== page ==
Baramulla: Nestled on the fringes of the Line of Control (LoC) in Boniyar sector of north Kashmir’s Baramulla district, the remote village of Chautali paints a picture of resilience and determination.
Here, residents face daily hardships in pursuit of education, with the journey to the Government Middle School (GMS) Chautali, the sole educational institution for the villagers, fraught with challenges.
Every morning, Ghulam Qadir accompanies his three-year-old grandson, Muhammad Anwar, to school.
Their trek is no easy feat, as the school is perched atop a height, accessible through narrow alleys and dense bushes. Their journey does not end there. A stream, bridged precariously by a long log of wood, poses a significant hurdle.
In 2018, a child lost his life while attempting to cross the stream. This heartbreaking incident still reverberates in the village's memory, prompting parents and grandparents to escort their children to school each day, unwilling to compromise their safety. Around 200 families reside on the other side of the stream, all relying on the same wooden bridge for their daily commute.
"We have no other option than to accompany our kids to cross this stream because it is a risk to cross it. These kids cannot do it alone so we have to accompany them to school," Ghulam Qadir said.
Wali Muhammad, an elderly resident, emphasised the necessity of enduring these hardships to ensure that their children are not deprived of education.
"We keep ourselves ready to face the challenge of crossing this stream so that our kids go to school every day. If we give up on it, our kids cannot go to school," he said.
On August 10, the Army organised a Tiranga rally at the GMS Chautali and the residents and the students participated in the programme.
The school's narrow alleys and dense bushes served as an arduous but determined path for the residents and school children, who navigated through these obstacles to reach the venue, their excitement evident at every step.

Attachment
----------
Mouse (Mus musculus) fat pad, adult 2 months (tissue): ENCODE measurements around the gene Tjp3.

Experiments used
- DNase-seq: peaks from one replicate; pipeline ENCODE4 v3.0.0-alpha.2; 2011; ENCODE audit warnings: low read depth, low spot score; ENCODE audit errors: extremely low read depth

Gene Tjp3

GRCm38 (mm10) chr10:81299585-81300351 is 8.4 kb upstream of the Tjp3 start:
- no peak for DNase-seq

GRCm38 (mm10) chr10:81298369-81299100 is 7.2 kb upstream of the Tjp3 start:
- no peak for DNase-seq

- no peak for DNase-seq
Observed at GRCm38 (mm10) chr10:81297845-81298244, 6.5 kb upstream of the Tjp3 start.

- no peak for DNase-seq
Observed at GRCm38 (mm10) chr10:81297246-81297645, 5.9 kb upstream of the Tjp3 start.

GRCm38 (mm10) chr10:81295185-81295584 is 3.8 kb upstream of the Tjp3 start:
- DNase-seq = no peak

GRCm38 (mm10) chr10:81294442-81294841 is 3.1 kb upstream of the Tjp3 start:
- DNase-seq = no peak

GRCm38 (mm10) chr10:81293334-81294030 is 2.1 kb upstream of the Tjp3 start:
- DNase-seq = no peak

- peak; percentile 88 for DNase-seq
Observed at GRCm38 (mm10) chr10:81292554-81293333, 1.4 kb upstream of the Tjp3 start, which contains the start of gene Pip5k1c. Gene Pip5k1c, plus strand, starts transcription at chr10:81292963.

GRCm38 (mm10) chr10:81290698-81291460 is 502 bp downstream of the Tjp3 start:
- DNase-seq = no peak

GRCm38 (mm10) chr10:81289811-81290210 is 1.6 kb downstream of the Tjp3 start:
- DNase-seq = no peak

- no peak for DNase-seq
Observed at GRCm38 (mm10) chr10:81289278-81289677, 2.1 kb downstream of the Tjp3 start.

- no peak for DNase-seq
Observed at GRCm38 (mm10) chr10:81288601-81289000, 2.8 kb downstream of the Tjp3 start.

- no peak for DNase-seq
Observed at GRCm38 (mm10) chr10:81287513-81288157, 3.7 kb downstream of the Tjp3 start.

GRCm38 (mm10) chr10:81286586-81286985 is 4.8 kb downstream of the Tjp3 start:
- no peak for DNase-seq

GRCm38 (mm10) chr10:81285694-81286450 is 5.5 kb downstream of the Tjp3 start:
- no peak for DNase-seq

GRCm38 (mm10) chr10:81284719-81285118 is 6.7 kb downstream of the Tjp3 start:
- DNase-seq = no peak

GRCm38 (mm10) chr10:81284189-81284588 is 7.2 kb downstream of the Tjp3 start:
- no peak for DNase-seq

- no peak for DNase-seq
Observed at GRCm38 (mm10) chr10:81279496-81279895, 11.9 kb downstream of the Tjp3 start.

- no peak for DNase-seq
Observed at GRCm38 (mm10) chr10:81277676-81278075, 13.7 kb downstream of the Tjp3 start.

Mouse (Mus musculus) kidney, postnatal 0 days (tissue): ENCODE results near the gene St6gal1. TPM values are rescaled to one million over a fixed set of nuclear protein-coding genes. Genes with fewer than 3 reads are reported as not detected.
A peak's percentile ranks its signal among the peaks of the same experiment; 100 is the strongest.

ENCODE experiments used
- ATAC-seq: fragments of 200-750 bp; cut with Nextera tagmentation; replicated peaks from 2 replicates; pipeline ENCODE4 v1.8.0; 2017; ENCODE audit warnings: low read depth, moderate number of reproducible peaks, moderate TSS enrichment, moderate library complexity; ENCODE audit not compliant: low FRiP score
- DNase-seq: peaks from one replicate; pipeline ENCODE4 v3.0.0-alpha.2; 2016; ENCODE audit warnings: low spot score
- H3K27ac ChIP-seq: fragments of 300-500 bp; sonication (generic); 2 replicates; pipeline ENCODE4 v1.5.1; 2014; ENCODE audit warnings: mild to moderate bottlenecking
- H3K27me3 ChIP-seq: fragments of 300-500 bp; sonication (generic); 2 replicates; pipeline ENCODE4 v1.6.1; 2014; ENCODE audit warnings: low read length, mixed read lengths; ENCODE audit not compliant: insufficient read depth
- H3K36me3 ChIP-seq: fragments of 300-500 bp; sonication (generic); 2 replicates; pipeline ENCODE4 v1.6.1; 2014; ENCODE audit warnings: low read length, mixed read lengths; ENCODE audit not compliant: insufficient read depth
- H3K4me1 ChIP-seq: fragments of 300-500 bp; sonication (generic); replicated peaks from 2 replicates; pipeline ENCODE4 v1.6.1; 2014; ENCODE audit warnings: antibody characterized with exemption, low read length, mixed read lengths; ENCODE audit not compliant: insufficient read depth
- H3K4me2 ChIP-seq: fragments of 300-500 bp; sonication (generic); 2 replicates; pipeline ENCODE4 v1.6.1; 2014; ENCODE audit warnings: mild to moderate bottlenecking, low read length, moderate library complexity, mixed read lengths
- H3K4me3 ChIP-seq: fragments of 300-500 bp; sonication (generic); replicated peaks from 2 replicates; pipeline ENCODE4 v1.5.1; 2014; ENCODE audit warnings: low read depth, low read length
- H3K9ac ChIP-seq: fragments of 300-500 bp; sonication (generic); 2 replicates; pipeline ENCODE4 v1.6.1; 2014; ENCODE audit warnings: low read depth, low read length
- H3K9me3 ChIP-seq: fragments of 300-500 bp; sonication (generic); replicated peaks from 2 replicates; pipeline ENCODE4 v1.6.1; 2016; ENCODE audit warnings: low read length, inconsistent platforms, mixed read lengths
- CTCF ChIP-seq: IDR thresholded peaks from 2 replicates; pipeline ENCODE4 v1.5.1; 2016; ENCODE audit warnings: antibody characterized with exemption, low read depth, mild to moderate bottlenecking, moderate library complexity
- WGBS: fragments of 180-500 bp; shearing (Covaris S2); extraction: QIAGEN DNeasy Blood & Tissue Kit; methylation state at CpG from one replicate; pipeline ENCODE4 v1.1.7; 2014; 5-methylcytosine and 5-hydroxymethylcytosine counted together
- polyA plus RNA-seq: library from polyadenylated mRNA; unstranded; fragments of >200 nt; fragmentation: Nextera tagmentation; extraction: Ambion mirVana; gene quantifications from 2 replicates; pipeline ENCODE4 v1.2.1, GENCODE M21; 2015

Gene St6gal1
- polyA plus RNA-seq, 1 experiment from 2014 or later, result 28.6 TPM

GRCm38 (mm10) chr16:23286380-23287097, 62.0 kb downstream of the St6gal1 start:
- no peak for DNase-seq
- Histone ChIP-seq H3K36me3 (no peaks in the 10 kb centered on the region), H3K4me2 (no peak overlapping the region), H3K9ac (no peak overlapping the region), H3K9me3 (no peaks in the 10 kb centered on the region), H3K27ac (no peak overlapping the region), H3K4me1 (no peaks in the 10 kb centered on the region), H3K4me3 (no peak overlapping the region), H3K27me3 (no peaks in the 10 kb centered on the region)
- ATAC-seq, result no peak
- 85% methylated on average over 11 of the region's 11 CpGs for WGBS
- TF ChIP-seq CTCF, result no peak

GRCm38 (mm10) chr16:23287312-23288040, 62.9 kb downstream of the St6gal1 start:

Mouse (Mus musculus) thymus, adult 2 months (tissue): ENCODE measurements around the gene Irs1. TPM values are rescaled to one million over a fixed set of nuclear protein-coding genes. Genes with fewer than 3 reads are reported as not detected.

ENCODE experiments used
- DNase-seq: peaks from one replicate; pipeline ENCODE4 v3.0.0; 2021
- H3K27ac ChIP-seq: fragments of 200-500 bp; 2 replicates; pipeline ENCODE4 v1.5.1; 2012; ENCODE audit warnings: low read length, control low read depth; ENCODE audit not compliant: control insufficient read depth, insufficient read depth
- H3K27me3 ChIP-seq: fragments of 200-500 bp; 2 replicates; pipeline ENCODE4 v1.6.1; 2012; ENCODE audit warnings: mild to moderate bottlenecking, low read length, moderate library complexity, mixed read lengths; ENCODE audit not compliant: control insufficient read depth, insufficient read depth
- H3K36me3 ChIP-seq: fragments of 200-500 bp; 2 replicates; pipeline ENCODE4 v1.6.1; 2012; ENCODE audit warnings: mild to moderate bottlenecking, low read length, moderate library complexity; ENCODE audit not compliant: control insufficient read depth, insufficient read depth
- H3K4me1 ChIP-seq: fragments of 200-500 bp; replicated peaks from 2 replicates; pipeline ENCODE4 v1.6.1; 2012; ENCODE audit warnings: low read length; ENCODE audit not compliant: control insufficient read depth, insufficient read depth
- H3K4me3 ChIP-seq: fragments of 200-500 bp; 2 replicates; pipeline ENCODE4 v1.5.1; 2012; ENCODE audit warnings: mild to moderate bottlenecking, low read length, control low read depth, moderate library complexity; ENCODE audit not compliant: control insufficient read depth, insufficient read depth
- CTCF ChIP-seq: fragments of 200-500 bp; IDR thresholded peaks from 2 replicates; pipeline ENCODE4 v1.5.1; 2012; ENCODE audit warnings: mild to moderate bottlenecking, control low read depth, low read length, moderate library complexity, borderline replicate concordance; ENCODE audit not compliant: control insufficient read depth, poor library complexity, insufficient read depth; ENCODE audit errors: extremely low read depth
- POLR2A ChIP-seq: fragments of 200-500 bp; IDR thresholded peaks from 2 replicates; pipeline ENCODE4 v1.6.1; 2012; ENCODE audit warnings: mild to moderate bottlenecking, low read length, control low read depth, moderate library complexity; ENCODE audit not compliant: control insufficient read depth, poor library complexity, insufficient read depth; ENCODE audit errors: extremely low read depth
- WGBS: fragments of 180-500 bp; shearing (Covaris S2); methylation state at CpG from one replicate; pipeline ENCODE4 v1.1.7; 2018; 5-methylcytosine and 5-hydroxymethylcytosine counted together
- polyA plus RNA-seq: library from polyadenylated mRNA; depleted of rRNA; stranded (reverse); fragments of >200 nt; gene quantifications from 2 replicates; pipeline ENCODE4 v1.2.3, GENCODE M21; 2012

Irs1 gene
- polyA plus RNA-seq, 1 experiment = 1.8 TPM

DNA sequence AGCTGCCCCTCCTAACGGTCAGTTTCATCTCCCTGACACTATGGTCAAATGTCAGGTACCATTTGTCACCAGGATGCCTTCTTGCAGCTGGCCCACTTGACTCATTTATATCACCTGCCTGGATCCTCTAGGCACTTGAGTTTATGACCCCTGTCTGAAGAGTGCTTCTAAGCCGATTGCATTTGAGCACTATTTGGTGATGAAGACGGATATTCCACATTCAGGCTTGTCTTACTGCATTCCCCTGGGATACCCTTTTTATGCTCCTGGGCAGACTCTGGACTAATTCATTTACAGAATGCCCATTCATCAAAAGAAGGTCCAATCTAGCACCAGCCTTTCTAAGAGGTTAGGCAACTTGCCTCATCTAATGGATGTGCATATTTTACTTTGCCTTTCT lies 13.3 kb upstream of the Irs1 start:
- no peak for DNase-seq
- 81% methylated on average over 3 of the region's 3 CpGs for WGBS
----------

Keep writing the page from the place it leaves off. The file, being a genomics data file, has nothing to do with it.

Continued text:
GMS Chautali recently gained renewed attention due to its long-awaited reconstruction.
Having operated from a makeshift arrangement since its building was damaged in the 2005 earthquake, the school's re-construction under the Smridhi Seema Yojana brought a glimmer of hope.
The passion for education burns bright among these residents, despite the challenges.
However, as the students progress to higher grades, a new obstacle emerges.
Post their 8th-grade examinations, the lack of educational facilities in nearby areas leaves them stranded.
The village's struggle for education is evident, as parents, elders, and children alike navigate their way through these hardships.
"This is our main concern here. Over the years we have observed that after the students complete their class 8th exams, the majority of them discontinue their studies as there is no high school located in the vicinity," said Ghulam Qadir.
On top of it, the parents remain apprehensive over the safety of their children who have to cross the stream while walking over the log of wood.
The absence of proper road connectivity compounds their difficulties, leaving around 200 families to rely on the log bridge for access.
"Our villages do not have proper road connectivity. The teachers posted in this school also have to trek around 2 km to reach the school," said Choudhary Muhammad Nazir, an elderly resident of Chautali village.
In recent years, a ceasefire agreement between India and Pakistan has brought a semblance of peace to the region, allowing the villagers to shift their focus from mere survival to education and development.
As the residents of Chautali march on with determination, their plea for basic facilities like a stable bridge and proper road connectivity echoes loud and clear.
"We are grateful to the government, particularly the district administration for constructing a new building for the school. But the government should upgrade this school to high school level and also provide other basic facilities to our area," said Muhammad Yousuf, a local.